Because of their “education” in the wrongness of America many of them entered journalism to “make a difference” and Barack Obama was the ultimate expression of this.

This was the moment that by their actions the press would change America, it would fundamental transform the way the country dealt with race, this would be the Jackie Robinson moment not for Major League Baseball but for the whole country.

The Robinson image and moment is venerated in the press, and the media wanted to play the part of Branch Rickey, but unlike Rickey they didn’t practice due diligence.

Rickey took his time to find the right player, the person not only with the baseball skills necessary but with the temperament and heart to succeed.

The mainstream media not being Branch Rickey instead acted with their heart and instead of finding a candidate with the qualifications and the temperament, instead found a candidate it could sell to the public.

I’ve suggested in the past that Obama is Pumpsie Green and but was sold to us as Jackie Robinson, but on reflection I think it goes deeper than that.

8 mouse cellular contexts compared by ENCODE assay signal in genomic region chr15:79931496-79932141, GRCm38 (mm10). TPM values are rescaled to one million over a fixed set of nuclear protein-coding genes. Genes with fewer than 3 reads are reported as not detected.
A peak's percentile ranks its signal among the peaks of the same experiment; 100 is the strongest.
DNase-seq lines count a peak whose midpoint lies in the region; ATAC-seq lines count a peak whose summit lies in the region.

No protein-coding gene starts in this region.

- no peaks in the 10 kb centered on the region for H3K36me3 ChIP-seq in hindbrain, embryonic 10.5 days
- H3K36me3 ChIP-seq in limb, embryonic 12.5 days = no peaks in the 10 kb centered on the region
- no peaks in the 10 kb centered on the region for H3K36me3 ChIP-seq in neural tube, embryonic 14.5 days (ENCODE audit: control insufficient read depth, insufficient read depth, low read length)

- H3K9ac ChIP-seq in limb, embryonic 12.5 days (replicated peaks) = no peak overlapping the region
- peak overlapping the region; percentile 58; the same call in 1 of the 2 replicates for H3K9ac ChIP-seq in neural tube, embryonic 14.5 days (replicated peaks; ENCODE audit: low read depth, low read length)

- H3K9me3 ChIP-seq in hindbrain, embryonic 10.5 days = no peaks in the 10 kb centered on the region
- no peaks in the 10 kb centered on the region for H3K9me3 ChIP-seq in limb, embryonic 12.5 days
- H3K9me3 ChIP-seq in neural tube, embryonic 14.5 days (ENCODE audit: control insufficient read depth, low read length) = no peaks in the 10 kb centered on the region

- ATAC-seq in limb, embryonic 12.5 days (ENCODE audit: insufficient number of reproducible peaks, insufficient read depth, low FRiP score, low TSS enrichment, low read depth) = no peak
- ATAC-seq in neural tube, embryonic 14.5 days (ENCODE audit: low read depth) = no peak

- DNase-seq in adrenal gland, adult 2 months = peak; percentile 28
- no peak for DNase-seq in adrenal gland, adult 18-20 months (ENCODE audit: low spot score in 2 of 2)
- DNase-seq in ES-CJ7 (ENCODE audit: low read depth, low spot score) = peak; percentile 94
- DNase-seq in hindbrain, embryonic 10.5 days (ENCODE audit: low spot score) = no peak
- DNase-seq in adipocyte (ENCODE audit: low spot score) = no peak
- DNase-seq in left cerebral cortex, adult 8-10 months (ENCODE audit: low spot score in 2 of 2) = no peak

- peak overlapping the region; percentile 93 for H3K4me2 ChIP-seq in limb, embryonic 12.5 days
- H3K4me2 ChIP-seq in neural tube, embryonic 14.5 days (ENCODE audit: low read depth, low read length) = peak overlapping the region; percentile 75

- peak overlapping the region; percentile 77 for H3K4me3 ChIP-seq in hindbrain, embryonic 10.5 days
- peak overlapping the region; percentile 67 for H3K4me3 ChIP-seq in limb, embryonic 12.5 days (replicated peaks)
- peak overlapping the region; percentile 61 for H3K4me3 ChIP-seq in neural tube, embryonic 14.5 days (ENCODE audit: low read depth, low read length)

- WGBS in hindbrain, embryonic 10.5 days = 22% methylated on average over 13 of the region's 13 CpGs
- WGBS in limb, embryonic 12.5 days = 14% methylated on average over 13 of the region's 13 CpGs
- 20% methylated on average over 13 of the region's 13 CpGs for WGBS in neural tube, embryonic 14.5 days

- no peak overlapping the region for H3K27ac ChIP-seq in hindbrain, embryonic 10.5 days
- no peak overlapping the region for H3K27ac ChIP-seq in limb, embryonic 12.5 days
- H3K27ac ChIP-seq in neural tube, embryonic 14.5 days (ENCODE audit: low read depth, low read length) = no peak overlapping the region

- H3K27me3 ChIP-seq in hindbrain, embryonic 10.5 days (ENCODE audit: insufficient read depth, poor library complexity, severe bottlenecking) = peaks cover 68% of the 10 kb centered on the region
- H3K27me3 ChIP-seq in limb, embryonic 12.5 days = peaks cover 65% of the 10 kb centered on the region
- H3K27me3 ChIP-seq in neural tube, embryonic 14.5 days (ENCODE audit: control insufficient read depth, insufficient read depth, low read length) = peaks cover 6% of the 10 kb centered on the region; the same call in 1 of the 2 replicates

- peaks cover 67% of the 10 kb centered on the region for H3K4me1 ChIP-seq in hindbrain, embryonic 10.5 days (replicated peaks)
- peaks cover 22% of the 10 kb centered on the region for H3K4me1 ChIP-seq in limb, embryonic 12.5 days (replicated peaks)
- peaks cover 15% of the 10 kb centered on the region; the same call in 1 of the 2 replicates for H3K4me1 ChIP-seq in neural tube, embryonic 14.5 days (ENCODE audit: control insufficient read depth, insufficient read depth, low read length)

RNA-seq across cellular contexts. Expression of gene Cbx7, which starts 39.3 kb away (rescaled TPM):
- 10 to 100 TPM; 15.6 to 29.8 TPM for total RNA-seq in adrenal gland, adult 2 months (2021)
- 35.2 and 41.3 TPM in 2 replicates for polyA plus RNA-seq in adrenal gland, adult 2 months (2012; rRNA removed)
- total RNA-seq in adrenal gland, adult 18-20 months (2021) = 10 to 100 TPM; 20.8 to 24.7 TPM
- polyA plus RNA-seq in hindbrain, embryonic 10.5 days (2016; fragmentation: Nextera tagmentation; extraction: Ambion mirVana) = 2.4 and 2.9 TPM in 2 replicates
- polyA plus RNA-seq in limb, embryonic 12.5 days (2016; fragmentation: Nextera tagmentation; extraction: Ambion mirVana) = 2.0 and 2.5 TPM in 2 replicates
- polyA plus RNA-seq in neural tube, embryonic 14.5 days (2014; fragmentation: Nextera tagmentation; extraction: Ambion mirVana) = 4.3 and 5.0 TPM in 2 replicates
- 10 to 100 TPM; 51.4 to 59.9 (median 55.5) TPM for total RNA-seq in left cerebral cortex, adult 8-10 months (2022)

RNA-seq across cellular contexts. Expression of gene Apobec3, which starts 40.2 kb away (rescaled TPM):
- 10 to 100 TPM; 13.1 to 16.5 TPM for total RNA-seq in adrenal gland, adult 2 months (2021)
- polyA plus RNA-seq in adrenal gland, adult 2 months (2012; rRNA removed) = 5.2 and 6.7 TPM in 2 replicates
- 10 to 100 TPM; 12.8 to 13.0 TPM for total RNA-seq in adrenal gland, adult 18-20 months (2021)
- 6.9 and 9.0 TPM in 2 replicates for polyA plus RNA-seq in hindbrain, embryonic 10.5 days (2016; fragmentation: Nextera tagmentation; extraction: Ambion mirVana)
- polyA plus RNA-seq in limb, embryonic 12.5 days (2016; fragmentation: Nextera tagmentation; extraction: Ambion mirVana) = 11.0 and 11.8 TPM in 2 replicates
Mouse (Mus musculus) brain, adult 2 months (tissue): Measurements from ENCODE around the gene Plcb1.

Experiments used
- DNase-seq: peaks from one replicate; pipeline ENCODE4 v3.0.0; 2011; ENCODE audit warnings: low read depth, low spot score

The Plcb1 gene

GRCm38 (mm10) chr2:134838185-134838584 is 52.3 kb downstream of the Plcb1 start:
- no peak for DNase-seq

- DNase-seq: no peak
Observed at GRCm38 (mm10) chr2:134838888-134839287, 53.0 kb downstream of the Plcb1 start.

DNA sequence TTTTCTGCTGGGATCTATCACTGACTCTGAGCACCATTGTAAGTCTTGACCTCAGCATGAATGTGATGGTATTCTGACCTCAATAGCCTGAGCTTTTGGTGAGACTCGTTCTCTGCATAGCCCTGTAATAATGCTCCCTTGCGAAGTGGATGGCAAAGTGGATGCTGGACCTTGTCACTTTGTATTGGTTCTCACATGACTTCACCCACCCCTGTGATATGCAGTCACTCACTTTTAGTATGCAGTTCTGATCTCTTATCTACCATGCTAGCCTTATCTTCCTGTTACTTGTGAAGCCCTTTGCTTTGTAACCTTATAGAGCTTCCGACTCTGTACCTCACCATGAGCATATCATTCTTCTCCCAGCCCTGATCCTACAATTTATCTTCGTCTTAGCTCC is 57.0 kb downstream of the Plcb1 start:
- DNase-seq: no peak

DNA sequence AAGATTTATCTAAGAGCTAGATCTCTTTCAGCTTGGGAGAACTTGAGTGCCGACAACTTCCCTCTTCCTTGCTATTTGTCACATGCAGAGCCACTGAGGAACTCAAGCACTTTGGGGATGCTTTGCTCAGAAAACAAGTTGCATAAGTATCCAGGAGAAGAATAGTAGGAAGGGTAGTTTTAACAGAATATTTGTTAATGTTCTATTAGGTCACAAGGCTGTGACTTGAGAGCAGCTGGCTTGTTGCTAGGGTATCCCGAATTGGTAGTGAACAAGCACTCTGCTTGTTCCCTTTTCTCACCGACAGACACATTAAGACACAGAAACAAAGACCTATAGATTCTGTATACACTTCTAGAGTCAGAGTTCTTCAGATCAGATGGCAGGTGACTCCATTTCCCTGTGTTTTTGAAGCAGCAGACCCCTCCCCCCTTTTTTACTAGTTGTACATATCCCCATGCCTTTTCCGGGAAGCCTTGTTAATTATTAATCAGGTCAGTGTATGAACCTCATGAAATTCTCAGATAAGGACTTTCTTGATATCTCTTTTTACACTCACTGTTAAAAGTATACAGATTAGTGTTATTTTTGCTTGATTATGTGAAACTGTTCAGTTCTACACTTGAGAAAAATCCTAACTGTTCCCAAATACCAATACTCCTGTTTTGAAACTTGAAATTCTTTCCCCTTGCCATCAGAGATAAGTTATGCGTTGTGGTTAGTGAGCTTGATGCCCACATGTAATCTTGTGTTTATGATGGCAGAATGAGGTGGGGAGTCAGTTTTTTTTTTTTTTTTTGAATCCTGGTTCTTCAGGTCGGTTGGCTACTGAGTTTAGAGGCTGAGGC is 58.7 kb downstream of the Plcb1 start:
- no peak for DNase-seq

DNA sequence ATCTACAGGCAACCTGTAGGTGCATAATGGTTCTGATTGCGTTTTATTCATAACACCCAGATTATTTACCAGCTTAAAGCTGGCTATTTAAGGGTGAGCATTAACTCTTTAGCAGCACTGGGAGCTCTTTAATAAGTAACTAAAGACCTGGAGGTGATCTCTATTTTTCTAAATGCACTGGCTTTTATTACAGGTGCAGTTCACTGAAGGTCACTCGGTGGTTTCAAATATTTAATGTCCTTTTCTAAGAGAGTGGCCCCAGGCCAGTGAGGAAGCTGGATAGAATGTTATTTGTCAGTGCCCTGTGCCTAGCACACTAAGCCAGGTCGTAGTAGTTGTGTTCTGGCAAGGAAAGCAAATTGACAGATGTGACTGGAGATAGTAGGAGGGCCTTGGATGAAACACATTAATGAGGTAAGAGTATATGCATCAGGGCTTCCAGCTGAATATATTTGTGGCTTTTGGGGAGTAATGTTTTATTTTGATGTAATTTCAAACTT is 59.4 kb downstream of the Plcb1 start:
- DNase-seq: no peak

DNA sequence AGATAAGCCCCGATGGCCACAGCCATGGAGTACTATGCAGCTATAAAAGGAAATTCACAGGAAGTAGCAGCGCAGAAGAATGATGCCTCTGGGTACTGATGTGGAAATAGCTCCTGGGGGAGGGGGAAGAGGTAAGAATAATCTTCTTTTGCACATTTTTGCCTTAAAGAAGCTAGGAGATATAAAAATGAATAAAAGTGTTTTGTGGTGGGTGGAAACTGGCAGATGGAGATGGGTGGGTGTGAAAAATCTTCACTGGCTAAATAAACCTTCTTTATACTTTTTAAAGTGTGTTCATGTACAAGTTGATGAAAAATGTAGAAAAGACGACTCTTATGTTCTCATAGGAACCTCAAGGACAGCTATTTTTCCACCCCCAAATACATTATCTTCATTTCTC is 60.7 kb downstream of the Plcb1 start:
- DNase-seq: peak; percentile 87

I think the press had Pumpsie Green in front of them but saw Jackie Robinson. They deceived themselves and moreover wanted to be deceived. As far was the press was concerned their desire for the political equivalent of Jackie Robinson blinded them to the point where any semi-qualified black candidate became Jackie

So naturally when some of us on the right objected to a person who was totally unqualified for office the press went wild, because it directly challenged their illusion and cried racism when it was just the opposite.

We on the right saw not a black man, but an unqualified inexperienced Chicago pol who just happened to be black. The press meanwhile saw not an individual but a symbol, it didn’t actually matter who he was, it mattered that he was. Or to put it bluntly, they couldn’t tell Jackie Robinson from Pumpsie Green because “they all looked alike to them.”

If Branch Rickey had done this in 47 the majors might still not be integrated.

Now the blinders are off, the press sees a .230 hitter with a little range that is there instead of an all-star with one of the best baseball minds in the game and an incredible desire to win.

The question now is, when do they bench him or do they wait till they are eliminated because of their emotional investment?

As I’ve said that will be the story of 2012.

Update: Should have linked to the base story here.